(From mollis, soft). Natural history has, within these few years, greatly extended its boundaries by new discoveries. Philosophers wanted new worlds as a supply for their ambition, new territories for their conquest, and they have discovered them by improving their instruments, by their more extensive and more acute observation. New planets,new metals, and new animals are daily attracting our attention, and, in the present department of science, they have neglected the gaudy shell, the former object of inquiry, and the subject of classification, to ascertain the nature of the animal which inhabits it. This part of the inquiry has been chiefly cultivated by the French naturalists, and the reader will obtain the most satisfactory information from these and the Linnaean Transactions. We must add, however, with regret, that the volumes, which relate to the mollusca by the successor of Denys Montfort, are inferior to many of the others, and the plan of that naturalist is not completed. In this place we can only skim over the surface, in order to apply it to medicine. We have already noticed the great outline drawn by La Marck and Cuvier, who divide animals into those which have articulated vertebrae, and those which want them. We say articulated vertebrae, because some of the animals before us have a bony support, particularly the cuttle fish. When vertebrae are no longer found, the blood isno longer red. All these animals were divided into insects and worms, or, as they are now called, molluscae; but later authors have added and detracted a little from the classes of their predecessors. Bruguicre added the echinodermes, viz. the star fish and the urchins. La Marck reduced the six classes of Bruguiere to four, molluscae, worms, radiarii (echinodermes) and the polypi, including the infusory animals. Denys Montfort, whose work, as the chief systematic one, we must follow, divides the molluscae into ten classes, the M. coriaceae (cuttlefish); tentaculatae (snails); ejaculatores (many of the bivalves); annulatae (worms); gelatinosae (medusas or blubbers); loricate (asterias); hydra (multivalves); polypi (madrepores); cornea (lithophy-tes); infusoria (microscopic animals). In this arrangement, the insects, the crustaceae, and arachnoides, are excluded; for the molluscae undergo no metamorphosis, do not change their skins, and have no really articulated limbs.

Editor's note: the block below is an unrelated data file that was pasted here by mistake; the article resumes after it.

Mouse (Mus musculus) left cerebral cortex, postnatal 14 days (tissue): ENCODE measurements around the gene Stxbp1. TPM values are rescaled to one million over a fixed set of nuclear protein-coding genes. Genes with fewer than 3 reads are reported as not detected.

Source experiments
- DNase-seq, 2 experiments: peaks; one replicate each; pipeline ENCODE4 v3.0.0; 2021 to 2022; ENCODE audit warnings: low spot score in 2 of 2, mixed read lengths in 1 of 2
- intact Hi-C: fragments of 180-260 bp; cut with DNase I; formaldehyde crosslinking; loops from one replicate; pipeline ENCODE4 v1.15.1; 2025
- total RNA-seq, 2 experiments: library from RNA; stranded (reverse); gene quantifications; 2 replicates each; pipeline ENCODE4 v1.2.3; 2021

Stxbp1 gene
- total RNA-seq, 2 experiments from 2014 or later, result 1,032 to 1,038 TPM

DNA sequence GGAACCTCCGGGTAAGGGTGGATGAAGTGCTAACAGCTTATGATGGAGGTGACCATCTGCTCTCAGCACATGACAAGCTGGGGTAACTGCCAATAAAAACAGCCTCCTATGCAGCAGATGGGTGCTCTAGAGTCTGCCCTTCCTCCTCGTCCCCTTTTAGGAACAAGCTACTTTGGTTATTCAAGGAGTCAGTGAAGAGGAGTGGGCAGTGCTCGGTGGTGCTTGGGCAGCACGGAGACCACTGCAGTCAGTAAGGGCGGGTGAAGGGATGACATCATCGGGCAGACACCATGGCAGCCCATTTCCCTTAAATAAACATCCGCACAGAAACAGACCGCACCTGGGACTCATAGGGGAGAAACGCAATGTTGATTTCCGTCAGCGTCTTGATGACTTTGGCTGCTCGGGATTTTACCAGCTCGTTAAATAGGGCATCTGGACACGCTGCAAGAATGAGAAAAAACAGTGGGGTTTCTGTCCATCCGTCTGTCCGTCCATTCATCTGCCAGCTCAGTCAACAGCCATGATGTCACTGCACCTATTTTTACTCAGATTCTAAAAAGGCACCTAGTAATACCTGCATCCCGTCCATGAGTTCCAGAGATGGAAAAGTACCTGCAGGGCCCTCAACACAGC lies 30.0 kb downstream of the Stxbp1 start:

The coriaceae once furnished their shells as absorbent medicines. They sunk into dentrifices, and are now disregarded. One species, the sepia octopus, the octopus vulgaris of La Marck is said by AEtius, and many of the other Greek physicians, as well as the poets, to be aphrodisiac. The sepia moschata (octopus moschatus of La Marck) was esteemed for the same qualities,aiso as an emmenagogue, and as highly nutrient. All the polypi are occasionally eaten. They are a hard indigestible food, employed only from necessity, and rendered as palatable as possible by the arts of cookery. The tongue is said to be delicious, and is greedily devoured raw. The animal styled the argonaut is of this genus; and the nautili which agree in structure with it, though not like the former, are solitary animals, also eaten by the common people.

With these animals the work of Denys Montfort concludes, and his successor is peculiarly short, imperfect, and unsatisfactory. The tentaculatae furnish animals highly nutritive, and employed on this account in hectics. The gluten of the large black snail is said to be useful as a discutient. The only other divisions which offer medicinal substances is the seventh, which contains the sponge, and the ninth, the lithophytes, which furnish the coralline.

Histoire Naturelle de Buffon Ed. Sonnini. Molusca. Memoires et lhistoire de la Societe dhistoire Natu-relle, a Paris, Annales du Musaeum National. Linnaean Transactions.